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JVC GY-HM 70/100/150 Series Camera Systems
GY-HM70, HM100, HM150 recording AVCHD MP4 & QuickTime .MOV to SDHC cards.


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Old August 6th, 2009, 09:19 PM   #1
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HM 100 am I missing something?

F stop goes only to F8? Also can't find grid line markers to show on VF or LCD. Am I missing something or JVC just decided to cut corners?
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Old August 6th, 2009, 11:06 PM   #2
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It is limited to F8 to avoid diffraction with such small CCDs. I'm actually glad they did it because it forces the user to use the ND filter on a bright day with no surprises. It is better to ND down or increase shutter speed instead of having an out-of-focus image.
BTW, the HM700 auto-iris limits can be set manually.

You won't find frame lines for 4x3, 2.35:1, safe action, safe title. That feature is reserved for the HM700.
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Old August 6th, 2009, 11:43 PM   #3
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You won't find frame lines for 4x3, 2.35:1, safe action, safe title. That feature is reserved for the HM700.
Why!?

That is out-of-line on JVC's part in my opinion.

I have an HM100. I went through all the hassle to get the flip out screen fixed that seems to have been a problem due to quality control. (Interestingly, when I first saw this arrangement on the prototype, I asked if it was as secure on other cameras. Received the assurance that it was, but as it turned out, it wasn't.)

And forgetting about all the other little cheesy aspects about the camera, and remembering it has an excellent auto mode and makes great pictures, why can JVC call it a pro camera and not put on guide lines.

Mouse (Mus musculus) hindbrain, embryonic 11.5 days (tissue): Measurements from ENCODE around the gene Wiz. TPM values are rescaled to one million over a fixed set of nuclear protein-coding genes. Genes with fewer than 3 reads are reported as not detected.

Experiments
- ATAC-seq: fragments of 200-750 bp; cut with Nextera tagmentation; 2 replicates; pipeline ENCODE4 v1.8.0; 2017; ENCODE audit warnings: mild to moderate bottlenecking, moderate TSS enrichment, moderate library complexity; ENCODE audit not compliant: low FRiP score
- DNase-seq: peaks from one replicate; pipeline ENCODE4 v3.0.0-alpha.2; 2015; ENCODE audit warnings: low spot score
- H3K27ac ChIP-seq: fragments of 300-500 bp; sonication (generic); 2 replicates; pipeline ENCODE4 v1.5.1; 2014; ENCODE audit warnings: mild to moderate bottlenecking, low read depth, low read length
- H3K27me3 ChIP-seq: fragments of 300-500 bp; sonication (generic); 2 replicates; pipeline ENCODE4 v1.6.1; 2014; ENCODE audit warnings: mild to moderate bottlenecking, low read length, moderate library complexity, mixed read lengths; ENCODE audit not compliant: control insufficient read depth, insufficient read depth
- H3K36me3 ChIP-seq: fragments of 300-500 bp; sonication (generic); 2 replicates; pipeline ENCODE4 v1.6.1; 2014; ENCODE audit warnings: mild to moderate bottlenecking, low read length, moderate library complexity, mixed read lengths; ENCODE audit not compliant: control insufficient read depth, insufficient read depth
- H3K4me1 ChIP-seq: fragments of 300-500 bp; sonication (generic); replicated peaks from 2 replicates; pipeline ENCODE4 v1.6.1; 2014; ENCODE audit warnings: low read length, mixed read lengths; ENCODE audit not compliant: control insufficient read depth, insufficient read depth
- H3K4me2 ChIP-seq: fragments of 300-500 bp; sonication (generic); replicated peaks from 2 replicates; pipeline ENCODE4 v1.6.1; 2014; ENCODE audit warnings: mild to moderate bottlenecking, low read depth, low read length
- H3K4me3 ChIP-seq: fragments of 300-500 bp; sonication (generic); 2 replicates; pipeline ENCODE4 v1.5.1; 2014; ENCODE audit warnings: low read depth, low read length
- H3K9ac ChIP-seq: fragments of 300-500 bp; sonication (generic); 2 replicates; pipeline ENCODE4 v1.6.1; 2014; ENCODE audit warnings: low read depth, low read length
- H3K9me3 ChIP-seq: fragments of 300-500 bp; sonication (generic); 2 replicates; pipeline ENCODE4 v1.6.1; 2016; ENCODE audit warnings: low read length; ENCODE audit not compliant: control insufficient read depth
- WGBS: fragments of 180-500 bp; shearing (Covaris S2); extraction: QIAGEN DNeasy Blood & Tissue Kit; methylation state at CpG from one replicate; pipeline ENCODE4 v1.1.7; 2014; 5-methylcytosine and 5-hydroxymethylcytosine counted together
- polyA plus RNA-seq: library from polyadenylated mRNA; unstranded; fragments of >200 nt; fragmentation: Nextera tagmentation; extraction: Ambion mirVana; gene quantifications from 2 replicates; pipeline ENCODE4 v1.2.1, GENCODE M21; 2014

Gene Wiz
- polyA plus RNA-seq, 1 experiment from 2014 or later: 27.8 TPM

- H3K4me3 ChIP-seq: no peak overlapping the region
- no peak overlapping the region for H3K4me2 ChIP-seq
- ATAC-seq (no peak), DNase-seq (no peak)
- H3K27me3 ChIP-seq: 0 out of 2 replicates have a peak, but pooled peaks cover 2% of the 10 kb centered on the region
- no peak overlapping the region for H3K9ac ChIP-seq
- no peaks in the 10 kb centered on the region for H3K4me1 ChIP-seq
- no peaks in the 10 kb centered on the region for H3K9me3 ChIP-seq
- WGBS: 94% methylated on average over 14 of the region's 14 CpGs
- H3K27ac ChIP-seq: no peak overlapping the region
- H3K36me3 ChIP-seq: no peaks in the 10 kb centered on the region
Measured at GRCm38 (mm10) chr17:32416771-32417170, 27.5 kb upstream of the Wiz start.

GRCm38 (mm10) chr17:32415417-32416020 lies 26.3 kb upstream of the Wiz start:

My XH-A1, which is called prosumer, does have them. Why not a "PRO" JVC camera?

The HM100 is supposed to be a specialty camera for certain types of shots that go into a production shot on other cameras. So what does JVC expect? That the HM100 shots will be projected at a different aspect ratio than the rest of the program? Must be, or there would be guide lines.

Last edited by Jack Walker; August 7th, 2009 at 02:06 PM.
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Old August 6th, 2009, 11:49 PM   #4
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Originally Posted by Tim Dashwood View Post
It is limited to F8 to avoid diffraction with such small CCDs. I'm actually glad they did it because it forces the user to use the ND filter on a bright day with no surprises. It is better to ND down or increase shutter speed instead of having an out-of-focus image.
Thanks for the reply. However your statement doesn't make much sense to me. Majority of landscapes shot with F16 or F22 will result in better focus (both in foreground and the background). I don't see how limiting the aperture to F8 is supposed to help me in landscape shots, as it severely limits ability to control DOF. So no, I am not happy about it.


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Originally Posted by Tim Dashwood View Post
You won't find frame lines for 4x3, 2.35:1, safe action, safe title. That feature is reserved for the HM700.
Sorry, but this feature is on vast majority of cheap consumer cameras. My old Panasonic PV-GS300 (which was bought under $500 almost 4 years ago) had lines for 4x3 and 16x9. It's supposed to be a pro camera, right?
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Old August 7th, 2009, 01:02 PM   #5
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Thanks for the reply. However your statement doesn't make much sense to me. Majority of landscapes shot with F16 or F22 will result in better focus (both in foreground and the background). I don't see how limiting the aperture to F8 is supposed to help me in landscape shots, as it severely limits ability to control DOF. So no, I am not happy about it.
That is true, with much larger size chips (and larger circles of confusion) but please read up on diffraction and you will see that even F/8 is bordering on the diffraction limit with a 1/4" CCD (especially with red.) This is why I always stress to use the "sweet spot" of a lens for best results.